For many of us fabrication fanatics, one of the more exciting aspects of the 3D printing industry is that it is bringing manufacturing back to the US. From one-of-a-kind prototypes to mass-produced retail-ready products, the versatility of 3D printed objects is broad, and the potential for their applications, almost limitless. But with so much focus on the latest pioneering efforts in the maker world, it is easy to lose sight of some of the more practical, everyday objects that can be printed, as well as the business potential behind them.
A Simple Application of 3D Printing Technology
SolidSmack recently caught-up with Marcus Ritland of Denali 3D Design in Minneapolis and he explained Diamond BridgeBeads to us—a recent project that he worked on with Rosette Guitar Products. For those of you who are unfamiliar with bridge beads, they are small devices that act as stop-knots (like a figure-eight knot) on the end of your guitar strings so that the strings do not pull through the bridge when they are tightened. While the innovation might not be the next Shapeways headliner, it is a great example of a very useful, affordable and sensible application of 3D printing technology.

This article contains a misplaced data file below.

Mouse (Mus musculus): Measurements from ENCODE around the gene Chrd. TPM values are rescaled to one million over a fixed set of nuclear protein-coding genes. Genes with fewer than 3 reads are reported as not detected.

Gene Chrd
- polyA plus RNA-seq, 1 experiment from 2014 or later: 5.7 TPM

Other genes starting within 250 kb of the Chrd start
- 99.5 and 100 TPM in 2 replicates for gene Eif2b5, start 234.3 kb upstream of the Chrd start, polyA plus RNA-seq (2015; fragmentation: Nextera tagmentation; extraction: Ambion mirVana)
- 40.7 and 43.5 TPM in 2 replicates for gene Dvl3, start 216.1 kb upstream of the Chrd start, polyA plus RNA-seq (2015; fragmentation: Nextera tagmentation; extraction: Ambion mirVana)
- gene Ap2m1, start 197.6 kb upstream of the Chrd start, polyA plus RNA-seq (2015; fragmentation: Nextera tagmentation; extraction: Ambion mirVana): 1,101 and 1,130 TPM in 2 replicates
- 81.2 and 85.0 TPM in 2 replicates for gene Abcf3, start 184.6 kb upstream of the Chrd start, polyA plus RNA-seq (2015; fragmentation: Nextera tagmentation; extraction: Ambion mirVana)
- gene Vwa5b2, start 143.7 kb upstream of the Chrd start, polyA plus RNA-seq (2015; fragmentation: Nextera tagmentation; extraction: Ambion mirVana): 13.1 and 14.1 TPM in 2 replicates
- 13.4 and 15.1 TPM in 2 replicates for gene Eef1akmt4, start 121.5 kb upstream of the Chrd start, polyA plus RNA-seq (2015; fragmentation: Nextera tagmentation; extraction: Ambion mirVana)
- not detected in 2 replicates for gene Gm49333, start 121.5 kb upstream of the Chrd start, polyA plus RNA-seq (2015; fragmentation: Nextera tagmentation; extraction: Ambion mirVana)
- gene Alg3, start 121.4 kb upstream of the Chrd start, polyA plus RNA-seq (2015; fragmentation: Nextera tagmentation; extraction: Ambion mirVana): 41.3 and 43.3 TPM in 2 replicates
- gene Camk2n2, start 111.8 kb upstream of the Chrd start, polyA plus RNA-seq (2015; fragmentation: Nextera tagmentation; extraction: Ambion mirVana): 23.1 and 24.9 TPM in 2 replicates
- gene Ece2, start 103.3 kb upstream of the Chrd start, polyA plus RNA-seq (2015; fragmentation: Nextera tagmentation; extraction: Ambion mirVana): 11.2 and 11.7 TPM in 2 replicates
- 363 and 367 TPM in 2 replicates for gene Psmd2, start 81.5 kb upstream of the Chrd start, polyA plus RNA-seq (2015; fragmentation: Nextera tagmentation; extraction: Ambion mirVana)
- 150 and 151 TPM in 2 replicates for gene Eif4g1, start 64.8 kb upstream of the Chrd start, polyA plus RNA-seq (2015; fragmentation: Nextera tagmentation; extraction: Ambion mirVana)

Marcus explained to us that his involvement in the project began as a result of the inefficiency that often surfaces when trying to order manufactured products from overseas. For a small US company with big ideas, it can be difficult to initiate and maintain practical business partnerships for outsourced labor and manufacturing. Of course, this is in addition to the obvious complications that often arise with transcontinental communication and shipping. Naturally, 3D-printing a mass-produced product on your own turf eliminates many of these issues, and for the case of Diamond BridgeBeads, it was just the solution.
Using Marcus’s design expertise and applied knowledge of 3D printing technologies, Diamond BridgeBeads are now being manufactured in the US, at the same production-cost that it would have been to have had the same product injection-molded overseas. For both Marcus and the Distributor, the partnership was a win-win, and it ultimately got the product to market much faster than if an alternative manufacturing method had been employed. These sorts of cooperative efforts between local companies are exciting to see in-relation to the 3D printing industry, as it has been many decades since most small businesses have been able to see projects like this one come to fruition locally.
(All images via Rosette Guitar Products)